SINGAPORE - A book that a self-radicalised former full-time national serviceman (NSF) had referred to, has been banned in Singapore for promoting armed jihad and enmity among religious communities, said the Ministry of Communications and Information (MCI) on Thursday (June 24).
The publication - Menyingkap Rahsia Tentera Elit Briged Izzuddin Al-Qassam: Generasi Muda Perindu Syahid, which translates into English as Uncovering The Secrets Of The Izz Ad-Din Al Qassam Brigades Elite Force: The Young Generation Of Seekers Of Martyrdom - had come to the Government's notice during investigations into Amirull Ali.
The 20-year-old, who was an NSF in the Singapore Armed Forces when he was arrested in February this year, was detained under the Internal Security Act in March.
He had planned to carry out a fatal attack on Jews at the Maghain Aboth Synagogue in Waterloo Street, and investigations found that the book was one of the factors that led to his radicalisation, said the MCI.
He had bought the book overseas in 2015. It is authored by Abdul Aziz Abu Bakar and Adnan M. El Halabi, and published by Hijjaz Records Publishing.
Expressing support for the ban, the Islamic Religious Council of Singapore (Muis) said that after an assessment, it found that the book "carries problematic ideas" by encouraging armed jihad and promising that people who do so would be guaranteed bountiful rewards from God.
"Muis would like to urge the community to be wary of such publications and the views and thinking behind them. The promotion of extremist religious views and ideologies that promote violence, enmity and distrust are not the values of Islam or the Singapore Muslim Community," the council said in a statement.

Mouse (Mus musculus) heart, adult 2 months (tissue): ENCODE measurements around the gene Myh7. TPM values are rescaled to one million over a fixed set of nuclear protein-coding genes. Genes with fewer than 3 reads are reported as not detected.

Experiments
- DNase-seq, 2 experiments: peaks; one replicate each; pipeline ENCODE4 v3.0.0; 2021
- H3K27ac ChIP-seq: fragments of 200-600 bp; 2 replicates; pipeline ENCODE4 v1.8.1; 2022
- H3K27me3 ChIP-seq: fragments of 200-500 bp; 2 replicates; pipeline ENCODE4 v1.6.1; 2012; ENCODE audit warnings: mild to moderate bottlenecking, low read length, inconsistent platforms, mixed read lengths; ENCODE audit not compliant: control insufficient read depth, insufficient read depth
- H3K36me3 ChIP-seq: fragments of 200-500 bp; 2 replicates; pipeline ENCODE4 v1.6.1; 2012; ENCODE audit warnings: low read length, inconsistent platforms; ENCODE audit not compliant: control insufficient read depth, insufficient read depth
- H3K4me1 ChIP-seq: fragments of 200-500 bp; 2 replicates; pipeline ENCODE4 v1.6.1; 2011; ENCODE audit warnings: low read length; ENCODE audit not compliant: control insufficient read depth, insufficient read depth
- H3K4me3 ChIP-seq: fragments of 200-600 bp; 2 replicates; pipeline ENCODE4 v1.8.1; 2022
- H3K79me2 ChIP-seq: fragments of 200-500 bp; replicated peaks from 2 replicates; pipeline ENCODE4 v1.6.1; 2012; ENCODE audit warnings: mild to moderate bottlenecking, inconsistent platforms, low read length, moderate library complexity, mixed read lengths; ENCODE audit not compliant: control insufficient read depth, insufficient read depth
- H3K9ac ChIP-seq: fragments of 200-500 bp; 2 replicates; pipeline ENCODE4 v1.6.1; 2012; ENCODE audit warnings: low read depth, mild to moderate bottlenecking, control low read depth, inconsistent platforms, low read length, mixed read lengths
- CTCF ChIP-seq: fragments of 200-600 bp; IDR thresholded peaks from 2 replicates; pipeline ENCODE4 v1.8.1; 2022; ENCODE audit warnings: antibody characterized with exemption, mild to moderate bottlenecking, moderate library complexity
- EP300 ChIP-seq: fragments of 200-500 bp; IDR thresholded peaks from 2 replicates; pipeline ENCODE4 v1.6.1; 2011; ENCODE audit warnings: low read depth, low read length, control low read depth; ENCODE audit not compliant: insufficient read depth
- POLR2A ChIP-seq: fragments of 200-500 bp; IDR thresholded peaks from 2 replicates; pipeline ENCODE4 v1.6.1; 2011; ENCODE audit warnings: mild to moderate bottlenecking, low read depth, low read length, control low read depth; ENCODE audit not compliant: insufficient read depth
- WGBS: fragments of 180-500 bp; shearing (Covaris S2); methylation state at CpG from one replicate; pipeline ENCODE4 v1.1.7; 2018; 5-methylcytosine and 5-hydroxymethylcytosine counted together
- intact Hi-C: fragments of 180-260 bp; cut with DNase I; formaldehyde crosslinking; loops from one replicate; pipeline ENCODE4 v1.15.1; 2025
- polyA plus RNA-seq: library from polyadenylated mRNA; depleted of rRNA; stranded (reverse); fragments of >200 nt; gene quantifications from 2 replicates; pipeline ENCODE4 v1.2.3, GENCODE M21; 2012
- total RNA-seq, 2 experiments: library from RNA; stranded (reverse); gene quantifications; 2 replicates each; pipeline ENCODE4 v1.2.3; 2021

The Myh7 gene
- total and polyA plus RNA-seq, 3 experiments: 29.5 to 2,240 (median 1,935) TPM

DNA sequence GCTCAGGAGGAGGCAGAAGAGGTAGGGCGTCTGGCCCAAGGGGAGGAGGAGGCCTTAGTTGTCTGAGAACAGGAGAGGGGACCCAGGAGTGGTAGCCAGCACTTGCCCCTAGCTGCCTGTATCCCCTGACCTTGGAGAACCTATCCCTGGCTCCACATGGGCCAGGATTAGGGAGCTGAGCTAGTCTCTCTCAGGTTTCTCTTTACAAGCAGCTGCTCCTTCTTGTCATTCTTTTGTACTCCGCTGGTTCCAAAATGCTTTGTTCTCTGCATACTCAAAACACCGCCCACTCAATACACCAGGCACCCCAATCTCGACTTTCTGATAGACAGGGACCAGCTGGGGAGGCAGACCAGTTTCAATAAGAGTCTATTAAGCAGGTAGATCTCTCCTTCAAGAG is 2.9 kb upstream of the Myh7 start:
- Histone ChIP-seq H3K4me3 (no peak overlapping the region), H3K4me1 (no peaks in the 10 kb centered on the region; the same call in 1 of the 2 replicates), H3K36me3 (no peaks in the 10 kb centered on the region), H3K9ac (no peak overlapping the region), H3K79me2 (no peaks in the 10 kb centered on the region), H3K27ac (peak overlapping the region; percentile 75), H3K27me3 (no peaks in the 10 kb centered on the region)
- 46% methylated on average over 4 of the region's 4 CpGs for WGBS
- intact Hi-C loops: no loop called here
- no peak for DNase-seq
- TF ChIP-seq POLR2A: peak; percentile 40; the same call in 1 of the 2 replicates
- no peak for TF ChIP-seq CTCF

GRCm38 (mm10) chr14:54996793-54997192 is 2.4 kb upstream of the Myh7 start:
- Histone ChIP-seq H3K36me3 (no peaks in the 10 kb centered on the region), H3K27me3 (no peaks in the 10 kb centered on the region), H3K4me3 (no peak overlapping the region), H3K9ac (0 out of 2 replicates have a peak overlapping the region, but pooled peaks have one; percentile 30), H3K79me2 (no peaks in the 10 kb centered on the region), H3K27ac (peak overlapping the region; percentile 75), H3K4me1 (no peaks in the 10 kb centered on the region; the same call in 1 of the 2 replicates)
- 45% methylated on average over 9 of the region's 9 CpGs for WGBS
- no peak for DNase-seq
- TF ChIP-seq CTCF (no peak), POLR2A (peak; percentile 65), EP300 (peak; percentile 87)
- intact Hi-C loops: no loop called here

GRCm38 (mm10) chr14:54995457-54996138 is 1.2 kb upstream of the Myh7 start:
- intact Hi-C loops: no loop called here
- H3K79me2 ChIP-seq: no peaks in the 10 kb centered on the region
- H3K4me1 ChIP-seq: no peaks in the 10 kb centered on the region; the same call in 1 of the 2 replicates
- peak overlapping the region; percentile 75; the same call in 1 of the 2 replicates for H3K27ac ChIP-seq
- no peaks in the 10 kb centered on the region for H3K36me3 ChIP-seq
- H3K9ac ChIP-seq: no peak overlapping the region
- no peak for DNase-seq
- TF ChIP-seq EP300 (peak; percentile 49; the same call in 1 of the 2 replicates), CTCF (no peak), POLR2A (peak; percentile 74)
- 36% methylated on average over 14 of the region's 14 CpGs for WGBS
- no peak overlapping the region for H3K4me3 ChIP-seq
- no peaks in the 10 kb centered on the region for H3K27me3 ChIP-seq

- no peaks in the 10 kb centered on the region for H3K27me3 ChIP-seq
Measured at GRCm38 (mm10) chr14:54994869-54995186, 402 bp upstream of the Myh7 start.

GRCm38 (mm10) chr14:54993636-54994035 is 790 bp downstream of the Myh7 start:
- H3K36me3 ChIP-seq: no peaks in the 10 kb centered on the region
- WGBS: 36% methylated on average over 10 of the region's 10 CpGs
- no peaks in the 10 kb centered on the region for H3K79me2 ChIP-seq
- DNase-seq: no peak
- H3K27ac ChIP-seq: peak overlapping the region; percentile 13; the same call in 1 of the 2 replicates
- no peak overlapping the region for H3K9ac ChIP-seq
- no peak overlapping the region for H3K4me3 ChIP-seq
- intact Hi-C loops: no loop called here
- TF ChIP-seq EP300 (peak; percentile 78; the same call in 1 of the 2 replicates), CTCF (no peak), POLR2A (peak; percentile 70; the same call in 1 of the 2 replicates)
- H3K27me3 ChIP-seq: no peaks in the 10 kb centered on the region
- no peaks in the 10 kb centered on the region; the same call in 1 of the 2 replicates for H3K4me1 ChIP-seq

The MCI said: "Such teachings and ideologies are detrimental to Singapore's racial and religious harmony and relations. The Singapore Government has zero tolerance for individuals or publications which aim to incite hostility or violence among different religious groups and has therefore decided to prohibit this publication."
Meanwhile, Minister for Communications and Information and Second Minister for Home Affairs Josephine Teo, commenting on the ban, urged Singaporeans to "keep careful watch over the young to protect our future as one people".
"If extremist views take root in impressionable young minds, it could lead them down the path of self-radicalisation," she said in a Facebook post. "Continued vigilance is a must, as is a focus on the never-ending task of building friendship, trust and confidence in one another, regardless of race and religion."
Parliamentary Secretary for Communications and Information Rahayu Mahzam said the threat of extremism cannot be taken lightly.
"As a multi-racial and multi-religious society, we need to stand by the principles of harmony and unity to ensure that such content does not influence the way we think, act and feel towards each other," she said in her Facebook post.
"As Muslims, we also need to stand up against teachings that are against the core values of Islam. We have to continue to work together with the community, including with our youth, to promote peace, mutual understanding and cooperation amongst people of different faiths."
Minister of State for Home Affairs Muhammad Faishal Ibrahim said the Government continues to work hard to detect and deter those who seek to harm Singapore’s way of life.
He added: "We also need the community to work with us and look out for anyone who might be radicalised or exposed to questionable content, so that we can prevent them from harming themselves and others."
The book has been gazetted as a prohibited publication under the Undesirable Publications Act, making it an offence to import, publish, sell or offer to sell, supply or offer to supply, exhibit, distribute or reproduce it or any extracts of it.
Those who already have the book will have to hand it over to the police or risk the maximum punishment of a fine and jail term.
The ban starts from Friday.